GUEST POST: Anonymous Annoyances, by Jennifer

Today!  Jennifer from Growing Toward the Sun. 

I am supposed to be home today.  I hope to God I didn’t call the bride by the wrong name yesterday.

milton-phoneRaise your hand if you’ve ever had a problem with your insurance company, cable company or bank.

Now, raise your hand if you’ve ever resolved a problem with your insurance company, cable company or your bank.

Me neither.

I start out cautiously optimistic when I make the first customer service call and Phyllis from Blue Cross sounds completely competent. She assures me that my policy has been reinstated. Yeah right.

“Phyllis, are you sure? Because I have a doctor’s appointment tomorrow,” I said.

Phyllis chuckles in response to my anxiety.

“Have you ever known an insurance company to run as anything less than a well-oiled machine?” she asked (in my head).

“Oh Phyllis, you’re such a card,” I retort (in my head).

But the next time I go to my doctor’s office and they won’t see me because my insurance was cancelled, I realize Phyllis is like all the rest. Making promises she can’t keep, knowing I will never ever ever ever get ahold of her again. Customer service agents are like burner phones. Their slogan is ‘One call and that’s all!’.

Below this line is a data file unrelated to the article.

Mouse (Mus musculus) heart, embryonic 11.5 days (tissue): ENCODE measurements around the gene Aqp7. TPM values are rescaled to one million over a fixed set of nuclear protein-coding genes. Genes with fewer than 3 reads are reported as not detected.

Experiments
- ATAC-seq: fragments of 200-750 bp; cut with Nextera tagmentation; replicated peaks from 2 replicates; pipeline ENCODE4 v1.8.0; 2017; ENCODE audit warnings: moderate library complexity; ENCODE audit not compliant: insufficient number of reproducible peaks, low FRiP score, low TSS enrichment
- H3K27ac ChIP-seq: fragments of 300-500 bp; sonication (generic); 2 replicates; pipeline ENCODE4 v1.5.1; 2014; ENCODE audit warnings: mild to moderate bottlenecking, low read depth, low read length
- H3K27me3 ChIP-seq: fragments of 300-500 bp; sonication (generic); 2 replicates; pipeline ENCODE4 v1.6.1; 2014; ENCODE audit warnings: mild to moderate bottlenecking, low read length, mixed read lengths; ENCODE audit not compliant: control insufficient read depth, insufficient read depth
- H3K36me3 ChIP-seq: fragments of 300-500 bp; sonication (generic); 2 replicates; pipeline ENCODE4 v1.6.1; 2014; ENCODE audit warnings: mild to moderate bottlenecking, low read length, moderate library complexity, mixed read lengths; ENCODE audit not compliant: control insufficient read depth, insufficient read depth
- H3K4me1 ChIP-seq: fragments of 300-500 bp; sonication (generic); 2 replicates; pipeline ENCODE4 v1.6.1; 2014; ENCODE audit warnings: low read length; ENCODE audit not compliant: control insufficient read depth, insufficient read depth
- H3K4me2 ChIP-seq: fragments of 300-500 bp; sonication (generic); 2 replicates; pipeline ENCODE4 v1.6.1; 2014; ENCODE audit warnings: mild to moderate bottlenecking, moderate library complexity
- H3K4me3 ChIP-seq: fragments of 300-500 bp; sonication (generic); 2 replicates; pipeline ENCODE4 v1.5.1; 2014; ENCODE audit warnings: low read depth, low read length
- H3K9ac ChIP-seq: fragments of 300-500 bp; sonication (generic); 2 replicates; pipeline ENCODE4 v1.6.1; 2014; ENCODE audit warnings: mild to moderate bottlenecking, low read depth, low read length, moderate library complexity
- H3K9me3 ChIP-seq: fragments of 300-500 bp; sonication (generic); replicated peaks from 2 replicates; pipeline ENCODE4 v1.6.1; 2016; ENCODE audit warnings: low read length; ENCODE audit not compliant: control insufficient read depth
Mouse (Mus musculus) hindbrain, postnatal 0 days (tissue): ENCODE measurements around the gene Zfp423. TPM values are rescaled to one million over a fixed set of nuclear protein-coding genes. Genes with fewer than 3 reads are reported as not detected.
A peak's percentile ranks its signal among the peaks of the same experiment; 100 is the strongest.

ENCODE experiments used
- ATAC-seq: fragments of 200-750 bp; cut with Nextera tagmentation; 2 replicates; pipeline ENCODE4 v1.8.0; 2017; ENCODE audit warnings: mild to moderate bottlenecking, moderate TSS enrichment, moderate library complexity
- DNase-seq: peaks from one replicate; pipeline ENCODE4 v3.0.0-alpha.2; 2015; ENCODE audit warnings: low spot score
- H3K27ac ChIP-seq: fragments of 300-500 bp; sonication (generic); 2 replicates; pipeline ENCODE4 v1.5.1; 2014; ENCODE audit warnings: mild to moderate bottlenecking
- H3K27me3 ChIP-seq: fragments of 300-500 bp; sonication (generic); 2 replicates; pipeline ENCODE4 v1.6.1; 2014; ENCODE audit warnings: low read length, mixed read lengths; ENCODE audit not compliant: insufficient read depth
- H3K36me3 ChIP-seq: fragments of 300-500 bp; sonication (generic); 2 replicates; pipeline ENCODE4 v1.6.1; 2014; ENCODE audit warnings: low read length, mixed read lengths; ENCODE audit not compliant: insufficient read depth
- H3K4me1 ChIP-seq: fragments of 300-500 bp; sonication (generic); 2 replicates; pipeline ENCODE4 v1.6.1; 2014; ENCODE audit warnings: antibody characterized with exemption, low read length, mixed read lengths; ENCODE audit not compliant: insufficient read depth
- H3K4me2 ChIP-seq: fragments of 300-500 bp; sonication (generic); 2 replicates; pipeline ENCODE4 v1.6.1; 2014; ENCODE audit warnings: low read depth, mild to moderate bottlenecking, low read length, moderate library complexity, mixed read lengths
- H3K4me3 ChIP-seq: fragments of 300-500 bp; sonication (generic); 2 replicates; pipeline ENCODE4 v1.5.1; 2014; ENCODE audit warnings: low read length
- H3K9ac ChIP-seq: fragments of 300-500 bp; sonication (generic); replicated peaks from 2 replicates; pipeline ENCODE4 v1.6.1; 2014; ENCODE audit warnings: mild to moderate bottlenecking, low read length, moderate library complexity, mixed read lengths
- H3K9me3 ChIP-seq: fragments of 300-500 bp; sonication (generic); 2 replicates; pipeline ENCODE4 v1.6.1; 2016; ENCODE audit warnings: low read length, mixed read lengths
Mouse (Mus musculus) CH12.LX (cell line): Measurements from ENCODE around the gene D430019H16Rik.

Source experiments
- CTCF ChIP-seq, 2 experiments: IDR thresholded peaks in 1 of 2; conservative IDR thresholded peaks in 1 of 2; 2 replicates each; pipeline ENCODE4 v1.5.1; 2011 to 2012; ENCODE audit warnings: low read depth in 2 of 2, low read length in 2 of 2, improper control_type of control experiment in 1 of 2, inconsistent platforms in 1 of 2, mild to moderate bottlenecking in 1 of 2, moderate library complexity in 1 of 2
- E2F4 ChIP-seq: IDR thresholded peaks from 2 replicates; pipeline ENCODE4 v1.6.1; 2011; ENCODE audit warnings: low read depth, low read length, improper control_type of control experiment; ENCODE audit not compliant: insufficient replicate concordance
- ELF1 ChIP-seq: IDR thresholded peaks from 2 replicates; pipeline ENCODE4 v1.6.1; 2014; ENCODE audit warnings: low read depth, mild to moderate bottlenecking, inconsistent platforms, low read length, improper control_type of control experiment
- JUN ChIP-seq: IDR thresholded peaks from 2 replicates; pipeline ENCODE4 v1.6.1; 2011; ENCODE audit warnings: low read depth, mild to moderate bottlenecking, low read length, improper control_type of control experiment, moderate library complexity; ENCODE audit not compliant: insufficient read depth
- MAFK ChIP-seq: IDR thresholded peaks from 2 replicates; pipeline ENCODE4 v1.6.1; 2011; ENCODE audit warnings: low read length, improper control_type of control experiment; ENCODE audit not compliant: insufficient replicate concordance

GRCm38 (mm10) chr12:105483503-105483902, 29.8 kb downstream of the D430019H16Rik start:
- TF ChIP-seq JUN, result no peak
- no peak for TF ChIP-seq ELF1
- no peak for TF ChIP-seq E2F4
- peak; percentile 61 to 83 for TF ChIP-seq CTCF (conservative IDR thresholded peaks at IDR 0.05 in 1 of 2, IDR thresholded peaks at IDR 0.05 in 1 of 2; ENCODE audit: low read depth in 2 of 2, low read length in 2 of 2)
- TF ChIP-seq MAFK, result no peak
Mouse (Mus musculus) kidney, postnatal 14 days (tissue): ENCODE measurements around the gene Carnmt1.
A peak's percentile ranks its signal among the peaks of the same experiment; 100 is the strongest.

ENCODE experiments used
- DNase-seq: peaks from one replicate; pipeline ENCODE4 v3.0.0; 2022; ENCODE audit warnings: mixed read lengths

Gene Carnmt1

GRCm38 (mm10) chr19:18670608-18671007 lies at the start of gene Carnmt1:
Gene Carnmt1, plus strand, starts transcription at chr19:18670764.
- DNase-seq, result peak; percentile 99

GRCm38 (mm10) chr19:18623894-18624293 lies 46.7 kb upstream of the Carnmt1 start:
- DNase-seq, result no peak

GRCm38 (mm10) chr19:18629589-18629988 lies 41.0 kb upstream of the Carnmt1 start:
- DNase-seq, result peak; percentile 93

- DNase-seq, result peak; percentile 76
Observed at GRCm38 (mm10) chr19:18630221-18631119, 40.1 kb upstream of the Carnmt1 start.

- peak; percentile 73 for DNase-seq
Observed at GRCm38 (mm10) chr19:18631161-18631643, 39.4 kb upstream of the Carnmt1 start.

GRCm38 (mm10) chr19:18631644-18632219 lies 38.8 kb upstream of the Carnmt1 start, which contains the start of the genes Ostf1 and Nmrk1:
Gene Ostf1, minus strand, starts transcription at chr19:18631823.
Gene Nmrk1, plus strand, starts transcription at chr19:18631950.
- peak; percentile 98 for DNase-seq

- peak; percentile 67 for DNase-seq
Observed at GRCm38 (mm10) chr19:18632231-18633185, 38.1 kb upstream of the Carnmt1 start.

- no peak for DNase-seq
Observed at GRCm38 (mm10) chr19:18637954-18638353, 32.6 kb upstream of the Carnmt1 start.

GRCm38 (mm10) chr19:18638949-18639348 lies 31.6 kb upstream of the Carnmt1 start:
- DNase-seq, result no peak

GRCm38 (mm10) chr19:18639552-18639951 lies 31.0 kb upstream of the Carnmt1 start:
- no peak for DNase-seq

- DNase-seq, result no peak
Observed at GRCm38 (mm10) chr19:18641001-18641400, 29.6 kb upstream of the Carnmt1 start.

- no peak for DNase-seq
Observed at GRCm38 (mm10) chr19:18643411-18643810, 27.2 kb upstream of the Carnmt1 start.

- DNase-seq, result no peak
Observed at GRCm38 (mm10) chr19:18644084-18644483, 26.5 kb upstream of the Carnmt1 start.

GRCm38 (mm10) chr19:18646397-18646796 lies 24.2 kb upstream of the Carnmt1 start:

No accountability.

I reassure myself that everyone’s doing their best as I psych myself up for the next call. After all, growing toward the sun = assuming the best about people.

So the next time I call, I get a brand new person to tell my life story to. I always ask them if they can “look in the notes” to play catch up because I think that’s a thing, but they never act like it’s a thing. That’s fine, I tell myself, clean slate! This will be good.

I remind myself that:

1) this person is innocent (at least until you hang up and they screw you over, too) and

2) you need this person to help you and if you’re a jerk, they’re probably less inclined to do so

So I patiently explain to Travis that my policy has been canceled even though I paid my premium. Travis says he’s going to research the problem and call me back.

“Are you really going to call me back?” I ask, trust issues abound.

“Yes ma’am,” Travis answers.


“Can I get your extension in case I don’t hear from you?” I sounded like a thirsty first date trying to wrangle a second.

“No ma’am, unfortunately we don’t have extensions,” he replied.

Travis didn’t sound like he thought it was unfortunate. In fact, I’m willing to bet that this no extensions ruse is the only thing that keeps him showing up to the job each day. He hangs up and I’m some other chump’s problem.

And I bet he didn’t even put it in the notes.

Published by

Luther M. Siler

Teacher, writer of words, and local curmudgeon. Enthusiastically profane. Occasionally hostile.